Lack of English-speaking ministers embarrasses new Czech government

At the end of December, a coalition of five parties formed the new government of the Czech Republic, in response to the defeat suffered by Prime Minister and billionaire Andrej Babiš in the October legislative.

But the new coalition, led by Democrat Petr Fiala, former Minister of Education, Youth and Sports, is already suffering from revelations from the center-right economic media Economic newspaper, according to which the new ministers would have, overall, a poor level of English.

These revelations on the weak linguistic skills of the new political leaders of the country did not fail to raise concerns about the exercise of their responsibilities vis-à-vis foreign politicians, and especially at European level, English remaining the working language of the European Union, and the Czech Republic to assume the rotating presidency of the EU from July.

How to speak with Europe?

It is by seeking to know whether the commitment of the coalition TOGETHERensemble», In Czech), which affirmed “To ensure that each member of the government knows at least one foreign language that he can easily speak”, had been respected, that the Czech media discovered the shortcomings of several ministers occupying key positions.

Out of eighteen ministers, five admitted to having only one “Tourist level”, or a low level of English, and reported relying on translators at European meetings. Other ministers assured that their working English was reliable, such as Jan Lipavský, the new Minister of Foreign Affairs, whose Czech President Miloš Zeman had tried – in vain – to block the appointment on the grounds that he was not academically qualified.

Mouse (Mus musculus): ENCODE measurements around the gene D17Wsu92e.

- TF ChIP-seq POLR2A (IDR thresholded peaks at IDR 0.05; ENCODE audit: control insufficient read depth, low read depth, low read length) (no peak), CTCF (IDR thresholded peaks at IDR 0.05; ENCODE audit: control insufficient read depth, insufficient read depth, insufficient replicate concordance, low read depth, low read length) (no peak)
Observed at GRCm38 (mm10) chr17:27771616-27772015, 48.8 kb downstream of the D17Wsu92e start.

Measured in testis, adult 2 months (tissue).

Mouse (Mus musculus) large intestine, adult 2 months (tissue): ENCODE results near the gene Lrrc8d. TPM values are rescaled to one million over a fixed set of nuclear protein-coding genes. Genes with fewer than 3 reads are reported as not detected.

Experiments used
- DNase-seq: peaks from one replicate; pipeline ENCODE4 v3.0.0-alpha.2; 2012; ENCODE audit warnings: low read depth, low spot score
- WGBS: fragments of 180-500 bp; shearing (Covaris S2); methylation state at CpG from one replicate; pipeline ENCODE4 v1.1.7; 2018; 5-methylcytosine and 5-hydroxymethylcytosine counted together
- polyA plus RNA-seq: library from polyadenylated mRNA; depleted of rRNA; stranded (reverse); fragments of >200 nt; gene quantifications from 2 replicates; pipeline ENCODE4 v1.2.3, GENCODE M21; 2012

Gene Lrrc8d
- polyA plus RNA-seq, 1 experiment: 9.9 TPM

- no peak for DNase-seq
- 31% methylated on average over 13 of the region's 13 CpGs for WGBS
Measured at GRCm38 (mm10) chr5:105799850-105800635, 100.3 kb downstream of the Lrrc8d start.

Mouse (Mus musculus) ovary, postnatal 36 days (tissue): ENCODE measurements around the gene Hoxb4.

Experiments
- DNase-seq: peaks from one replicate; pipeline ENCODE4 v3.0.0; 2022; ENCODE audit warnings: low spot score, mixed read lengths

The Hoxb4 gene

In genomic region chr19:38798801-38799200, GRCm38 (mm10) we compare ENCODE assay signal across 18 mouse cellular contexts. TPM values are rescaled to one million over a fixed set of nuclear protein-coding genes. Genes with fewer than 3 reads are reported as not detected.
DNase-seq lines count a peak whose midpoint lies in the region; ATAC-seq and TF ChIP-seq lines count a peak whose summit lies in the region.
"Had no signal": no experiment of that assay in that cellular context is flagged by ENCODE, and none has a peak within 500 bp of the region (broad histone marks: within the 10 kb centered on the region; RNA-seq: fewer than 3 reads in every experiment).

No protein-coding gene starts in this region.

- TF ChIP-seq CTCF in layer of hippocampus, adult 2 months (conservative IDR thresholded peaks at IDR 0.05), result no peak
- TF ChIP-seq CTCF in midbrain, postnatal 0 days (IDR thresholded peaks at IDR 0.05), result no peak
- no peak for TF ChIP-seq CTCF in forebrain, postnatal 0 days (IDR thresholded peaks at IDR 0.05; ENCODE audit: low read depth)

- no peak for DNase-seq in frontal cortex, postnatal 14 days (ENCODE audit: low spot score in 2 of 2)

Among those who admitted to having a low level of English are Jana Černochová, the Minister of Defense, who will have to attend the NATO summits, as well as the Minister of Finance, Zbyněk Stanjura, who should chair the Council for Economic and Financial Affairs (ECOFIN) of the European Union. However, they both claimed to be fluent in Polish and Russian.

Despite Britain’s exit from the EU, the English language will remain the language of communication and work within the Union, so the inability of Czech ministers to communicate with their peers in this language risks ‘isolate the new government, undermine Czech European policy, and fuel a certain Euroscepticism.

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“We have people who want to be members of Parliament or hold public office and who do not pay enough attention to their language skills”, notes Petr Kaniok, associate professor specializing in European affairs at Masaryk University in Brno. “It’s surprising because more than thirty years have passed since the Velvet Revolution, and people in public office are in their 50s, so they have had enough time to prepare for language training.”, he adds.


Source: Slate.fr by www.slate.fr.

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